It has been a hard couple of months for me. I’m in a swirling sea of change so deep that it’s hard to find my sea legs, or land legs, or any footing at all on which to firmly stand. The proverbial sands under my feet are shifting so radically that I have been way outside my comfort zone with just about everything. And when the going gets tough and I find myself uncomfortable and immobilized, fear and its sidekick, mistrust, step right up to offer their services. If I’m grounded and centered and my sense of self is strong, it’s easy to tell fear and mistrust “Thanks, but no thanks.” However, when I’m dealing with so much change and discomfort, I will often welcome them in with open arms, as if they were old friends. With fear and mistrust by my side, I drop into my very old coping pattern of trying with all my might to exert some sense of control, somewhere, somehow, so that I can reclaim my personal power and sink my feet into some good ol’ terra firma.
I know this is happening when everything “out there” starts to bug me. I find myself completely irritated with traffic, noise, all the things I have to do, all the things I’m afraid of that are unknown, and mostly, I become totally annoyed with what other people are doing. This old pattern doesn’t serve me at all, of course, but I do find that I subconsciously revert to it when things feel massively overwhelming. I let my sense of self become weak, my power begins seeping out of me – like a phone whose battery is nearly drained – and I try to power up with everything “out there;” that is, everyone and everything outside of myself. I try to brandish some sort of imaginary saber of control in order to reclaim my sense of self. It’s an awful feeling and, often, I don’t realize that I have reverted to this old pattern until I become utterly miserable. Then I sit down with my journal to find some enlightenment as to why I feel so awful and angry and why everyone is driving me nuts. And today, with my journal in my lap and pen in my hand, I gratefully, so very gratefully, finally remember Step 1.
I have been doing 12-step recovery work for 4 ½ years now and as we say in the program, “The twelve steps are the guiding principles for our individual recovery.” Step 1 says: We admitted we were powerless over ____, and that our lives had become unmanageable.” Each 12 step program fills in the blank with the issue of that specific recovery group; powerless over alcohol, powerless over drugs, powerless over other people, etc. When I remember Step 1, I put the pause in the pattern.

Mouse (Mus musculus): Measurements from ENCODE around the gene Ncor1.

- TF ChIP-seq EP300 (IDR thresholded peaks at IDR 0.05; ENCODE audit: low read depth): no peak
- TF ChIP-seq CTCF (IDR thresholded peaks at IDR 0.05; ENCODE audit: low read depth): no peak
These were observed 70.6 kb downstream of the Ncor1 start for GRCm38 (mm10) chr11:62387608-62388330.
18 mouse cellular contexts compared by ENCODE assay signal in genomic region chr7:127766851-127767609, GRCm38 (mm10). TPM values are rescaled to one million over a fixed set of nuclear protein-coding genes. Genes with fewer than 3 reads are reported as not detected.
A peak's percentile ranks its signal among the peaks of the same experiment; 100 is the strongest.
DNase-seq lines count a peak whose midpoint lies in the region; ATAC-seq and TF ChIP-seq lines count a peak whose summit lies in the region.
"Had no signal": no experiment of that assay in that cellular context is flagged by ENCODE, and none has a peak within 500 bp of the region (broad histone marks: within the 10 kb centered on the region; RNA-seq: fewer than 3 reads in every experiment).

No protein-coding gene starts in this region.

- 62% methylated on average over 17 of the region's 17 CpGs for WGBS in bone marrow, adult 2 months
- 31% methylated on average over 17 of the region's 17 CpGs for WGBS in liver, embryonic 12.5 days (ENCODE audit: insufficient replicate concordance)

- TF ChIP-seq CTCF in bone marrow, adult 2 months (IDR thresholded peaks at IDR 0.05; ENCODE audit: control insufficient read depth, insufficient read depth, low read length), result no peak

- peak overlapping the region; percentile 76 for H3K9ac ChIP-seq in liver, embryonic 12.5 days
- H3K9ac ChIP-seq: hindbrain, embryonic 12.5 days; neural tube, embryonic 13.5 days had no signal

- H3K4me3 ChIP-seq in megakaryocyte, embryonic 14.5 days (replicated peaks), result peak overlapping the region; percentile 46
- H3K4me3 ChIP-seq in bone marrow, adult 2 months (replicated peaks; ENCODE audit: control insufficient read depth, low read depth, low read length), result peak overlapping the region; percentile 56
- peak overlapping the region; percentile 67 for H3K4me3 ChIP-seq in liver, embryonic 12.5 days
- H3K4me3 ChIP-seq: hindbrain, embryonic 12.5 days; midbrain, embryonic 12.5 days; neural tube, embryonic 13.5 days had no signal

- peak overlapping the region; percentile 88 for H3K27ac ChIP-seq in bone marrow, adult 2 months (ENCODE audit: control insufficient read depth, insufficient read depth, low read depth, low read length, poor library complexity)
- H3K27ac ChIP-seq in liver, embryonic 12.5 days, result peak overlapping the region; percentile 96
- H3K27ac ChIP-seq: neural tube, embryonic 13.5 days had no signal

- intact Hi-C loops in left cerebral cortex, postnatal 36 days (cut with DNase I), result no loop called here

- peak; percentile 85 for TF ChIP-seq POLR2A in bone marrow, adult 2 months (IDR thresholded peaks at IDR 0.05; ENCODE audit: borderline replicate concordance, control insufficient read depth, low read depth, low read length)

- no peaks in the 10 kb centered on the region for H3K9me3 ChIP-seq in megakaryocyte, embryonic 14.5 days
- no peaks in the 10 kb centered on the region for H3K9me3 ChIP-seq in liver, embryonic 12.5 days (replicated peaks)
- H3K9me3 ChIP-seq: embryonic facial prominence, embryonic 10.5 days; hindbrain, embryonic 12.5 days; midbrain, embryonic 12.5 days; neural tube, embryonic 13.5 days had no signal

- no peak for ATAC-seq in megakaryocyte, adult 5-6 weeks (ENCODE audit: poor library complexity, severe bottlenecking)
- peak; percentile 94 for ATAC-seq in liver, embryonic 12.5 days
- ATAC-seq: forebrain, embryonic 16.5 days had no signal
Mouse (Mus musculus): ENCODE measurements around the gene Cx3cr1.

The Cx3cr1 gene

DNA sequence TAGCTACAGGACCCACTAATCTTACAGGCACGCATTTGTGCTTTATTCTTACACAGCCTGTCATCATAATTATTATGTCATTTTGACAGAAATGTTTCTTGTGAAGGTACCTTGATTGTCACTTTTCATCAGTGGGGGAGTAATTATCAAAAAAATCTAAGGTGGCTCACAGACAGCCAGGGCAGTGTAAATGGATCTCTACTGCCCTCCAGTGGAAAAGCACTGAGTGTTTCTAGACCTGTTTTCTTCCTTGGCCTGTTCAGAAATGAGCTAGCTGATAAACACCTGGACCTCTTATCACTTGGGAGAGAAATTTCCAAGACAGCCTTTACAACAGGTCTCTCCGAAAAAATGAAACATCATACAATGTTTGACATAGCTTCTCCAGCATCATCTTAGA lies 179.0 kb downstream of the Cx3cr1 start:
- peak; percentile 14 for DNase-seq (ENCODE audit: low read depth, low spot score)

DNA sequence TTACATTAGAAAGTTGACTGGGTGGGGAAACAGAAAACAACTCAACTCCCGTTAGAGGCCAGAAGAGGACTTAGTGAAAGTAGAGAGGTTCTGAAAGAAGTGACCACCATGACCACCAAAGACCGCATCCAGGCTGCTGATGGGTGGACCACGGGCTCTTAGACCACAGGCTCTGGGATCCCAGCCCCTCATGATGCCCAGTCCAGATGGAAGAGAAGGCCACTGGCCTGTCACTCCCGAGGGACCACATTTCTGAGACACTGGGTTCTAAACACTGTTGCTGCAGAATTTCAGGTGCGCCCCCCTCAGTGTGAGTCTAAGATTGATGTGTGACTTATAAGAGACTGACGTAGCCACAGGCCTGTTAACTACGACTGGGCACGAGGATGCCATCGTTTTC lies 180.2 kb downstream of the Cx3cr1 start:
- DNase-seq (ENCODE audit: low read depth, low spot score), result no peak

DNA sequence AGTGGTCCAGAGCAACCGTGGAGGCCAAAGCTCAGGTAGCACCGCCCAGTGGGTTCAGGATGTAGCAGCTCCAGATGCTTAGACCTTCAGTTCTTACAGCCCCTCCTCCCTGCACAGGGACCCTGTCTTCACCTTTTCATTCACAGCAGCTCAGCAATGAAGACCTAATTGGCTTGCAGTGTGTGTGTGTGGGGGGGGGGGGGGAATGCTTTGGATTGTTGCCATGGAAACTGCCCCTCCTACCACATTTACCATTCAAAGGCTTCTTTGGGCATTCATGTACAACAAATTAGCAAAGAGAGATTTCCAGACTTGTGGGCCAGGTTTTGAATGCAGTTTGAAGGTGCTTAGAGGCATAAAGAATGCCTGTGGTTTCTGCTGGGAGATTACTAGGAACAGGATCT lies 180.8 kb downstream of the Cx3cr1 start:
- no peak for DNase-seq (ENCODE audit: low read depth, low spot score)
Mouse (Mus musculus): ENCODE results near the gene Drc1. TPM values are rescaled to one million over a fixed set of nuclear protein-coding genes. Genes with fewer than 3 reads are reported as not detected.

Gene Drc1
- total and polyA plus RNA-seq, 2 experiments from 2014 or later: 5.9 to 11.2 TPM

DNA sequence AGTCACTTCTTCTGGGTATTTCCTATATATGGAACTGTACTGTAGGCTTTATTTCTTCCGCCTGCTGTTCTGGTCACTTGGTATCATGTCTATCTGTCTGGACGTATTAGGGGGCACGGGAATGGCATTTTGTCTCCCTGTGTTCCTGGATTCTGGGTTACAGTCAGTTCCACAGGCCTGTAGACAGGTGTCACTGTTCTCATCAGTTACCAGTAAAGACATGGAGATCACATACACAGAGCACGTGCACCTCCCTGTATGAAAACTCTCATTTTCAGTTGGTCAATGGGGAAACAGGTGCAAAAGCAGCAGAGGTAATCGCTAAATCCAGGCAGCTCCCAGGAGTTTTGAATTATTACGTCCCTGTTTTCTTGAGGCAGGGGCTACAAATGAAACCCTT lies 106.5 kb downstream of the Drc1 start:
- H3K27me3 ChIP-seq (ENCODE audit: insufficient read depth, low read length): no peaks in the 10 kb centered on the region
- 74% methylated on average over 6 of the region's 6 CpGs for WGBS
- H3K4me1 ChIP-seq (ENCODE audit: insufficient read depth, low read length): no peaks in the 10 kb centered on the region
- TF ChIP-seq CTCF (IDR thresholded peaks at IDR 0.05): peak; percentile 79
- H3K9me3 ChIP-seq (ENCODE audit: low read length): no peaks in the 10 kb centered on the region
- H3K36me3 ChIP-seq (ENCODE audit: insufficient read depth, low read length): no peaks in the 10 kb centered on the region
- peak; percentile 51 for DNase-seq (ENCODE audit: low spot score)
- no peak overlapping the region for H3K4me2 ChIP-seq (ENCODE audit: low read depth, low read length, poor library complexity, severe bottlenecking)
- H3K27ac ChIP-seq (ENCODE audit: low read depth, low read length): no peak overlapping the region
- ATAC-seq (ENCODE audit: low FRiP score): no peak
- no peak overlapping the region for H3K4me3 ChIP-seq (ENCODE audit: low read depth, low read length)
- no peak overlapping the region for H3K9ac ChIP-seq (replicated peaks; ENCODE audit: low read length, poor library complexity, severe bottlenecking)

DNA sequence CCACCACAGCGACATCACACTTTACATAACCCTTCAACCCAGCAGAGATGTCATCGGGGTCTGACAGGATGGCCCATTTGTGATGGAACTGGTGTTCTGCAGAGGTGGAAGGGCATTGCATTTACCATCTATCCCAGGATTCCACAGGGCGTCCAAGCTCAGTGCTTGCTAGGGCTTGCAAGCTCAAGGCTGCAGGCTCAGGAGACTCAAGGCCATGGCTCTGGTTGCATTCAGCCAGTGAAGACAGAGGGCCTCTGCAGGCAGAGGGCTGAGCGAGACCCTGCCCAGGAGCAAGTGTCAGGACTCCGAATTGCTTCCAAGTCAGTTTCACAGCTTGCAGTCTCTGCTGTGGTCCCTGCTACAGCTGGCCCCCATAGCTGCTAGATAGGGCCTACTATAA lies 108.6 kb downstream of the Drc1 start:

I am powerless over others. When others are doing things I don’t like or don’t agree with and I feel myself trying to exert control, trying to change what they’re doing, I remember this step. Usually, it means to me, “There’s nothing I can do. I’m powerless over what they are doing.” It’s a way of surrender and acceptance, but typically, for me, there is a sense of detaching from the person and situation with a feeling of reluctant resolve: “Oh well, I’m powerless. They are doing this thing anyway.”
But today, after days of flailing around, being so bent about what someone else is doing, I finally found some welcome freedom in working Step 1 – that is, meditating on it, thinking about it, looking at it from different angles. Today, I received some brand new insights about powerlessness.
I realized that admitting powerlessness isn’t about someone else and reluctantly resolving to whatever they are doing or not doing; it’s about me and restoring my own power. I have become power-LESS. Step 1 is a way for me to remember to stop in my tracks, and acknowledge that something has happened which has caused an upheaval in my life, and I’ve stopped doing the things that fill me up because I’m so overwhelmed. I have lost my footing, become caught in an eddy of confusion, and I’ve let my power drain away. Step 1 helps me put a pause in the pattern; to stop and be aware of what I’m actually doing. I’m power-less. I’m totally depleted, energetically.
Because I’m now aware that I’m caught in the eddy of overwhelm, admitting powerlessness is the way to seal the holes in myself through which I have let my power seep out. Step 1 helps me remember that I need to power up. I’ve been going to the wrong source for power by trying to plug into the wrong outlet. I have forgotten that the recharging station is the higher power within myself, and have unconsciously reverted to looking to others to reclaim my energy and power as I let mine continue to drain away. Others are never the source of my power; therefore, I must re-orient my inner compass from pointing “out there” to pointing straight into myself: the closet contact point to my Higher Power, to Source, God. There’s no other source for my specific and unique plug to plug into other than the truth within myself; however, when I’m overwhelmed and confused and feeling alone, I can so easily forget this. If I’m trying to pull power from anything other than from deep within myself, then that means my sense of inner power has severely weakened and, therefore, I need to plug in and do my practices – yoga, mediation, journaling, playing my guitar, doing something creative – to stay powered up. And when I’m powered up, I’m power-FULL, not power-LESS. Not powerful in the sense that I’m more than anyone else, but power-full in the sense of filled up with my own unique spiritual essence.
Admitting powerlessness helps me find my inner strength by helping me feel safe, secure, and bright again. When I’m powered up from within, my boundaries are strong and I’m free from the sway of external circumstances. I become untangled from others and their stories and whatever they’re doing or not doing. That’s so liberating – both for them and for me. What a beautiful thing. I’m so grateful for Step 1 today.
“It works if you work it…and you’re worth it.”